Sitar player Ravi Shankar, who rose to international fame in the 1960s, has died while recovering from an operation in San Diego.
Shankar, who famously inspired The Beatles’s psychedelic sound, also collaborated with a host of western classical musicians. These include violinist Yehudi Menuhin, with whom he notably performed at the Bath Festival – their collaborations becoming part of the 1967 album West Meets East. Conductor Zubin Mehta worked with Shankar on many projects, including his Sitar Concerto No. 2, commissioned by the New York Philharmonic in 1981. And, in 1990, Shankar collaborated with Philip Glass on the album Passages.
But it is his association with The Beatles and particularly George Harrison, who went for sitar lessons with Shankar in 1966, for which he is best known. The influence of the sitar started to play an increasing role with the release of their album Rubber Soul.
Shankar was born in north India but went with his older brother Uday to Paris to take part in his dance company. He toured extensively in the 1930s and this gave him an awareness of a wide range of music. After leaving the troupe, he studied Indian classical music with Allauddin Khan – the chief court musician of the Maharaja. Here, Shankar learnt the sitar, making his first solo concert performance in 1939. And after a stint as director of All-India Radio (1948-1956) he made the instrument world-famous, continuing to perform a busy international schedule through the subsequent decades. His daughters, (sitarist) Anoushka Shankar and (jazz singer) Norah Jones, also continued the family’s musical tradition.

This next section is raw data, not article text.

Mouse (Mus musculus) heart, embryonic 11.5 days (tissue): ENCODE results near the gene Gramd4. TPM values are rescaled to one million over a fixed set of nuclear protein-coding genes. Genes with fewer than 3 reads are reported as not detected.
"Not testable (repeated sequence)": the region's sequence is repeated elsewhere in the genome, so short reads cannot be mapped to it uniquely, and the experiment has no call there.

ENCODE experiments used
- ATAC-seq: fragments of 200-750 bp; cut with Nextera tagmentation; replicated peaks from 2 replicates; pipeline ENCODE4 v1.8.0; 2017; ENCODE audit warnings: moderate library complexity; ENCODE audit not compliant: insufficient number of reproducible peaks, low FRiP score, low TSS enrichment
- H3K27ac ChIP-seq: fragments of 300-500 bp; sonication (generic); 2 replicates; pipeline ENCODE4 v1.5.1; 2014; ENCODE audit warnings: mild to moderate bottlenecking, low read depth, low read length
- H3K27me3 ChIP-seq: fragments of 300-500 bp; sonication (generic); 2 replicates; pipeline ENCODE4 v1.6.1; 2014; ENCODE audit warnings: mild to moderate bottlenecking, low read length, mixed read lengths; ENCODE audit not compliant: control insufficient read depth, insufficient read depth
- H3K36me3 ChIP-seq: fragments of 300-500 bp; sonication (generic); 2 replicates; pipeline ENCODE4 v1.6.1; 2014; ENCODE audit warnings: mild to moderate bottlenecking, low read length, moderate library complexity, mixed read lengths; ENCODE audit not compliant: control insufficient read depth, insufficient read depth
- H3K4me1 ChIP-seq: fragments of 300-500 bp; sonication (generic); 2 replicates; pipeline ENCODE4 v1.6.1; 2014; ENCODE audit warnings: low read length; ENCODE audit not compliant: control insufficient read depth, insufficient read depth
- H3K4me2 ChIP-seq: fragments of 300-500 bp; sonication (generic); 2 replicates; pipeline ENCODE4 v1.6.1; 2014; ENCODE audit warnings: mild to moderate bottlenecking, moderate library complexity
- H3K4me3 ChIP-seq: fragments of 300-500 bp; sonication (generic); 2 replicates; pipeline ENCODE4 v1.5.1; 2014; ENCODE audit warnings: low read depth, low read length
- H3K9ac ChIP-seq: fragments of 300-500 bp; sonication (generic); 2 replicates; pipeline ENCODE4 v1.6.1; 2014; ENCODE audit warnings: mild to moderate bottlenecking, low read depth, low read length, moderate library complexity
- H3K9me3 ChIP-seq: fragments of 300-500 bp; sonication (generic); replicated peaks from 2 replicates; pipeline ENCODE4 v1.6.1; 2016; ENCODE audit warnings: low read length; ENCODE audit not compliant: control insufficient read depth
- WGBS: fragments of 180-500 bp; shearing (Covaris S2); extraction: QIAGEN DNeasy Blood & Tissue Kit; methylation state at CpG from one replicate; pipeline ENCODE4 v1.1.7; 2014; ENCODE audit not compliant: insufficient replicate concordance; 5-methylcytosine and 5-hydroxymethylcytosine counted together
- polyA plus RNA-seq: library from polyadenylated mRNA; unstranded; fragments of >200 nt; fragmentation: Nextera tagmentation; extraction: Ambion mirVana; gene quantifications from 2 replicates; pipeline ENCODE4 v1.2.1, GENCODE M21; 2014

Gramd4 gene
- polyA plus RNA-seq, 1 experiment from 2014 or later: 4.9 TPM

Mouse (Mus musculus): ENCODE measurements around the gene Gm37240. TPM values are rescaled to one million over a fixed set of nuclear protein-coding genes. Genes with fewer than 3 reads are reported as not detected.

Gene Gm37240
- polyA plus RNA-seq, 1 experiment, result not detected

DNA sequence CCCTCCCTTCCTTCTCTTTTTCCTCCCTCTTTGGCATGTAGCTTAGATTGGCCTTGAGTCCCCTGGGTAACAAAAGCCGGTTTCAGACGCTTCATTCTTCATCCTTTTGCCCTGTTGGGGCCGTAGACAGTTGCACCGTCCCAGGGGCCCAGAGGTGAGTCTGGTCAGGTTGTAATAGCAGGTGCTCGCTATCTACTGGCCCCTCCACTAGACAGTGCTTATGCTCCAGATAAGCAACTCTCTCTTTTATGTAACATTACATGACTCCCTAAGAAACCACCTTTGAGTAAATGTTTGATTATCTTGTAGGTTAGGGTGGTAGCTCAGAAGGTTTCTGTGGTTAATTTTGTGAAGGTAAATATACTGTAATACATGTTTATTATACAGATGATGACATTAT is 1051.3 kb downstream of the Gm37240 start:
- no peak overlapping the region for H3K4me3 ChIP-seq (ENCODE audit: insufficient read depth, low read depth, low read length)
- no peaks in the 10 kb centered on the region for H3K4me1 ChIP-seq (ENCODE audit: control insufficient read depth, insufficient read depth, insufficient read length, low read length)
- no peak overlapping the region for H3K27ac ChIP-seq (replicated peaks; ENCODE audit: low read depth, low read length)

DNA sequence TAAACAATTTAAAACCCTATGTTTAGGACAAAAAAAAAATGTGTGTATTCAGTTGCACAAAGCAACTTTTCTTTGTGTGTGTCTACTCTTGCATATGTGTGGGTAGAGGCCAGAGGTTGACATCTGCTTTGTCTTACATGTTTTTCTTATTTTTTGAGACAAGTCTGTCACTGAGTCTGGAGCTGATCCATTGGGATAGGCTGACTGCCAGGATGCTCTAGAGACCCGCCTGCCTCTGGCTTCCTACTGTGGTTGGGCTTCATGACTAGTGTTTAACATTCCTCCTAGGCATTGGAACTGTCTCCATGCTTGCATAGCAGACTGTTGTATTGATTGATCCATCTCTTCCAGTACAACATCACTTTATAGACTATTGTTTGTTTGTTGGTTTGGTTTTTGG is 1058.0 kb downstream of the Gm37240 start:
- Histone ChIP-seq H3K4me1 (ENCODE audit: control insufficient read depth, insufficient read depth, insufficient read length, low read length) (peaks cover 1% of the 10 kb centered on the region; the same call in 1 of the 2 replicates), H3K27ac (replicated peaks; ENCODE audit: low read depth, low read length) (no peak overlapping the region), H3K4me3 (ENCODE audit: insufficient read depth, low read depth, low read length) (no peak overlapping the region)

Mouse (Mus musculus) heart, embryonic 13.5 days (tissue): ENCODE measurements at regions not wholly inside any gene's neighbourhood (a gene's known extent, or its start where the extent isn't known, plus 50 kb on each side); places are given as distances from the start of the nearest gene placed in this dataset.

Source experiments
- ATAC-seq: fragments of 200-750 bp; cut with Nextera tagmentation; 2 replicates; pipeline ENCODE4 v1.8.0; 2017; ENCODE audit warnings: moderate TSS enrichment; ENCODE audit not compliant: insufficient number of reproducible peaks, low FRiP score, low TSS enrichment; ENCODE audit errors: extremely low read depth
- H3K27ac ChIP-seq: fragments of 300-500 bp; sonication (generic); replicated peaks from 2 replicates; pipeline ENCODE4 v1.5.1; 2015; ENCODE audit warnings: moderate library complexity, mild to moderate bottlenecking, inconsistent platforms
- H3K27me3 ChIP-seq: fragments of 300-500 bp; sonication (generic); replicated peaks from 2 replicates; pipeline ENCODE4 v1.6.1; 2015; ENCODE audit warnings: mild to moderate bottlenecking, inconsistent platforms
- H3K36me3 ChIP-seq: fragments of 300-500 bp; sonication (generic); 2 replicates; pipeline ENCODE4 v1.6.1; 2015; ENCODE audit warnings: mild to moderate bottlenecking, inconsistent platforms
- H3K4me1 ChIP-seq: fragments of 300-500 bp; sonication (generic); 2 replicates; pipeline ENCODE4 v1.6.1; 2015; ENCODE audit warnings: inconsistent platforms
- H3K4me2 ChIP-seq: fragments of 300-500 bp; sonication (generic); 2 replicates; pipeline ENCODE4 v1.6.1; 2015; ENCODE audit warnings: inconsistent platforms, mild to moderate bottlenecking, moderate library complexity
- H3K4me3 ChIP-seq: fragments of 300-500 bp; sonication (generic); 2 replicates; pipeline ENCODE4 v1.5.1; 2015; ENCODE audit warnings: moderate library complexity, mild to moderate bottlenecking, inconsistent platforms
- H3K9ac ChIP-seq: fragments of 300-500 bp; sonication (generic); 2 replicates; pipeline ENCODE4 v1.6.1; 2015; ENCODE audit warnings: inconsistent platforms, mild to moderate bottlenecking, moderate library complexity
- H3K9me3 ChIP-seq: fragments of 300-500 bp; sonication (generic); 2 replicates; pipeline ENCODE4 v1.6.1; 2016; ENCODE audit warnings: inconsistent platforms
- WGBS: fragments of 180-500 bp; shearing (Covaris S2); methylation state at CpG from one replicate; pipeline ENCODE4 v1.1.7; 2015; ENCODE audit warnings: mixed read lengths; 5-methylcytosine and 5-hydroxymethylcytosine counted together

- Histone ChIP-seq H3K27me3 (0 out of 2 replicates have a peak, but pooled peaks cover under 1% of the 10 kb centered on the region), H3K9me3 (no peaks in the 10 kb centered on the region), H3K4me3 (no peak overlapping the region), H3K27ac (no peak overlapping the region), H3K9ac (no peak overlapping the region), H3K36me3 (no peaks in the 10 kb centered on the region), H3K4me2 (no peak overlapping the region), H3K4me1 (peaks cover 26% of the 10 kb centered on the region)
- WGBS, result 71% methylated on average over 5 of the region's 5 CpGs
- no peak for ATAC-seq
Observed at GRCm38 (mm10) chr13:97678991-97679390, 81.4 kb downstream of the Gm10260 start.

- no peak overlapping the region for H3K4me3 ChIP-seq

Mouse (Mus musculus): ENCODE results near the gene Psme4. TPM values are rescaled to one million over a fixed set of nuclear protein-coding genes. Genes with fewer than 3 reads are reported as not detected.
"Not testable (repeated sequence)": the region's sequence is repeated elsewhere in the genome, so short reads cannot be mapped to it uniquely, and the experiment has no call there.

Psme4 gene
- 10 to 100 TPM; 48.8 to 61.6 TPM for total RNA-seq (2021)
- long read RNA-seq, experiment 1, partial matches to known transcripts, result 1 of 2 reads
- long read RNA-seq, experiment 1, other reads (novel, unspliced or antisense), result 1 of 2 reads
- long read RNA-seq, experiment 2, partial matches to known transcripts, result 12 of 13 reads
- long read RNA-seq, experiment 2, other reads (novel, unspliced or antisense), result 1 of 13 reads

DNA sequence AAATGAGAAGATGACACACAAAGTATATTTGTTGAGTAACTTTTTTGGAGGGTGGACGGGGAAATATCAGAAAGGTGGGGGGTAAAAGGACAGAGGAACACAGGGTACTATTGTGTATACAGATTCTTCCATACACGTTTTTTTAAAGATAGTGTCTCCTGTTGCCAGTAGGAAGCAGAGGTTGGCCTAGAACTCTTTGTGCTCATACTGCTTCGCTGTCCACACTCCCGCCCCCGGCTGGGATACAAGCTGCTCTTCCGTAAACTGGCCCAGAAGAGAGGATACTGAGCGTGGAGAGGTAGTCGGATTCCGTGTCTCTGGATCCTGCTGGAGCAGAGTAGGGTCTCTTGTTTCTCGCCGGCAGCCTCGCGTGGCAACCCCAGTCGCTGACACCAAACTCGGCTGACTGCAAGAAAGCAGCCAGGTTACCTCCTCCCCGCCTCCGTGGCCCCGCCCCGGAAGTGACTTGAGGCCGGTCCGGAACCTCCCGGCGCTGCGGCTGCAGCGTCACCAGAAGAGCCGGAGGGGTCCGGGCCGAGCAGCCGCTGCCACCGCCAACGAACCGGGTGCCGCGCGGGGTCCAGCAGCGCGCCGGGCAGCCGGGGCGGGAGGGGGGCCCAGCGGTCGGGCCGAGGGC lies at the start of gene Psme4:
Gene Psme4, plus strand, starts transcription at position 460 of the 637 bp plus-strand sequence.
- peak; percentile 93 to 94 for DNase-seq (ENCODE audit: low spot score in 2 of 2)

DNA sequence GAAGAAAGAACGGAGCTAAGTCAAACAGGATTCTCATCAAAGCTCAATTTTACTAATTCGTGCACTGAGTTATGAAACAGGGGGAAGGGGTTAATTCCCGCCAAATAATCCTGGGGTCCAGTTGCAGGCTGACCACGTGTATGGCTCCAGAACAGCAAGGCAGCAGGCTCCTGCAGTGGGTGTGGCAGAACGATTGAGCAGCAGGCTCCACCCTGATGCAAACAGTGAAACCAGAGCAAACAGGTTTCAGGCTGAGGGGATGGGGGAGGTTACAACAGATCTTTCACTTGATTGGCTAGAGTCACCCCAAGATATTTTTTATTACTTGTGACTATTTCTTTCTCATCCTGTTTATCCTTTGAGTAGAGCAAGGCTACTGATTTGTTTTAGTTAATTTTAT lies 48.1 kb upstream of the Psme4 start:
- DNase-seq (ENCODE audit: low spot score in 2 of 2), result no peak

In 1971 he took part in George Harrison’s Concert for Bangladesh and the ex-Beatle has famously referred to him as ‘the godfather of world music’. In 2005 Shankar made a notable appearance at the BBC Proms, performing his Concerto for Sitar No. 1. And his final performance was in California on 4 November with his daughter Anoushka.